Strokkur & Geysir, Iceland

Ike views the original Geysir, after which all other geysers get their name

Geography Cat’s official stunt double Ike was fascinated to see the original Geysir, from which all other erupting hot springs get their name. Geysir itself erupts less frequently now, but its neighbour Strokkur erupts beautifully every 8 minutes or so.

Ike watches the pressure build in Strokkur before the eruption
Sinter is the build up of opaline silica around the edges of geysers. Sometimes known as geyserite, a 3.48-billion-year-old example of this was found to possess evidence of the earliest life on Earth!
Strokkur sinter edges and the deep abyss of super-heated water, surrounded by snow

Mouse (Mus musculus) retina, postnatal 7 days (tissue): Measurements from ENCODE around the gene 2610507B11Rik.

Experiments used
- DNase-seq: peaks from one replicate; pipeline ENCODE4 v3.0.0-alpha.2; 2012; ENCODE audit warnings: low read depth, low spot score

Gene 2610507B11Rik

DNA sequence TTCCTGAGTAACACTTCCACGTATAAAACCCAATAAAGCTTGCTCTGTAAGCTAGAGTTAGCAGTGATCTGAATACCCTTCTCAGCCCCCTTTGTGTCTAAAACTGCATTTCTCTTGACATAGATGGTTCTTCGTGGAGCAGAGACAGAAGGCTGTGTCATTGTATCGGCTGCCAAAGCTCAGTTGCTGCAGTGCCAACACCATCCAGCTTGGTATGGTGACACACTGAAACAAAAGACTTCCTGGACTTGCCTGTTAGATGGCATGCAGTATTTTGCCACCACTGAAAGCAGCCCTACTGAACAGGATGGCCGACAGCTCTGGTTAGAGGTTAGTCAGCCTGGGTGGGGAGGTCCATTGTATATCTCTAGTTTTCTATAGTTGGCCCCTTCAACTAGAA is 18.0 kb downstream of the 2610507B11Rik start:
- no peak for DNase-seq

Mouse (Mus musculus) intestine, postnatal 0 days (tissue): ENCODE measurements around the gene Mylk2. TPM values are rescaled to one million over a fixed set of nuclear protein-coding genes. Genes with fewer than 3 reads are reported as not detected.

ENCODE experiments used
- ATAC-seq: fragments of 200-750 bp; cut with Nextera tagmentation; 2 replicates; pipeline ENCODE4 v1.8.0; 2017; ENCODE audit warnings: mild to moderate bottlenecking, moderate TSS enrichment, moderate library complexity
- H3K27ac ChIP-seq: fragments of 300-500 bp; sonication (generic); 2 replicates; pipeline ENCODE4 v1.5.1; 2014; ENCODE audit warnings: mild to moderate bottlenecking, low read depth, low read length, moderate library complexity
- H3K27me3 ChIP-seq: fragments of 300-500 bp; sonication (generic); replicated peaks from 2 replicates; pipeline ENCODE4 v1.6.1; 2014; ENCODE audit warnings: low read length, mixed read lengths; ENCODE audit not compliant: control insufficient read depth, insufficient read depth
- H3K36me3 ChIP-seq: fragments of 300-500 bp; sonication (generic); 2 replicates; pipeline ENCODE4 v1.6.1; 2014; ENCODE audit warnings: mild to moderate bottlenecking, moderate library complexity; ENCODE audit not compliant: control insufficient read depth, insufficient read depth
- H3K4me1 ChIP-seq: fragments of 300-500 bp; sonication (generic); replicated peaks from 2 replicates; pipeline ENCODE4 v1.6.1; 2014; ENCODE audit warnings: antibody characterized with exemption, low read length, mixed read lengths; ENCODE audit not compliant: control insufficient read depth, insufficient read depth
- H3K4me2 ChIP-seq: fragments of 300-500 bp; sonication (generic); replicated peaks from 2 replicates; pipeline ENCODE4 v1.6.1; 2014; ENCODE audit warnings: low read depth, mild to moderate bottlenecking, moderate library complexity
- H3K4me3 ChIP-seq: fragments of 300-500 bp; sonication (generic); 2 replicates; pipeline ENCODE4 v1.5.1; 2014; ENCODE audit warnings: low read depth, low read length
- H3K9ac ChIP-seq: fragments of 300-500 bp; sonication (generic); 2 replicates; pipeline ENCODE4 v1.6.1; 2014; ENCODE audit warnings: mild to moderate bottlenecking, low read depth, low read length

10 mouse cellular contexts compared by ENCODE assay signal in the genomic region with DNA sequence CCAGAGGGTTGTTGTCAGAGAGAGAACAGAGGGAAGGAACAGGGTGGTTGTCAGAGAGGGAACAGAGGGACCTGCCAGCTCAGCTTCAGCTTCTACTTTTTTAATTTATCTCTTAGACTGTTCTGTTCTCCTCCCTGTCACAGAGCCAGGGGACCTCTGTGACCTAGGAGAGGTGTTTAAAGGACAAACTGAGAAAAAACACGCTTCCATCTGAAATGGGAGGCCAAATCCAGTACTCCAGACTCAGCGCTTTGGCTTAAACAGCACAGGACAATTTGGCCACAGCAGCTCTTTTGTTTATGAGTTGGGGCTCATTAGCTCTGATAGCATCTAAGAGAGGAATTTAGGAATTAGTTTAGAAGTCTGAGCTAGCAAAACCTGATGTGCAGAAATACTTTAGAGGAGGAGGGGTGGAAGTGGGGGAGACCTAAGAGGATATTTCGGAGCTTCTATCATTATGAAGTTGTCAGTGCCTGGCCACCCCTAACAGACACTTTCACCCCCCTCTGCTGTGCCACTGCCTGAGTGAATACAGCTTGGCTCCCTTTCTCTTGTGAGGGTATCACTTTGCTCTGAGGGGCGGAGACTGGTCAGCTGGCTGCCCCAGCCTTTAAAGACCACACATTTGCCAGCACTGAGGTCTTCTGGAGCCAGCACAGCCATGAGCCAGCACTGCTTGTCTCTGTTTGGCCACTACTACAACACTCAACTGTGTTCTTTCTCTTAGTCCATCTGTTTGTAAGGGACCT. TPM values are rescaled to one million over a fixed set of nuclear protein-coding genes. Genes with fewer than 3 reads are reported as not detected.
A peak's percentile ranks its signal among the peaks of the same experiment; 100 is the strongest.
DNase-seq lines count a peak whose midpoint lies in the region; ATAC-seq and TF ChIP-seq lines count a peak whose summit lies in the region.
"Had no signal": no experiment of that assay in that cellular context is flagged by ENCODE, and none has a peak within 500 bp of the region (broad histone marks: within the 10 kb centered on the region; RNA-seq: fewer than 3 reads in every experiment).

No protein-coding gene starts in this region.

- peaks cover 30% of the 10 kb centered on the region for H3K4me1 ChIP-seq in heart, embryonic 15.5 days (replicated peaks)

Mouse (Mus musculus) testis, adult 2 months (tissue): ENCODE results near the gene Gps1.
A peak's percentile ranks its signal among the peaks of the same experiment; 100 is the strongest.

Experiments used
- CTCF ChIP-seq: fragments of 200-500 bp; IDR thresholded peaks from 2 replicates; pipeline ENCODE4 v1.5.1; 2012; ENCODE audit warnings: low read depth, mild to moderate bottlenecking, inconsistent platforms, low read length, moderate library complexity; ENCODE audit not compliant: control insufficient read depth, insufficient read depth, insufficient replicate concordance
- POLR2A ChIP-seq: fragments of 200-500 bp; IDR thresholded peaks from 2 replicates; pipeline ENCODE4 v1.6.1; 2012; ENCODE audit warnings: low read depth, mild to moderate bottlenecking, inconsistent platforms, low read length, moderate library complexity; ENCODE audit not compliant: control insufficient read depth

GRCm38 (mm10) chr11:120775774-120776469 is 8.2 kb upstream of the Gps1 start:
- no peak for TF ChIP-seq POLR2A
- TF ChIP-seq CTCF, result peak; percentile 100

Geysers are formed where surface water can percolate through permeable rock in volcanically active regions. There are very few places where active geysers can be seen, most are in just five countries: USA, Russia, Chile, New Zealand and Iceland. Their activity fluctuates because of earthquakes opening and closing the fissures that surround them.

A small bubbling fissure close to Strokkur may become much more active in the future, dependant on which gaps open and close in future earthquakes

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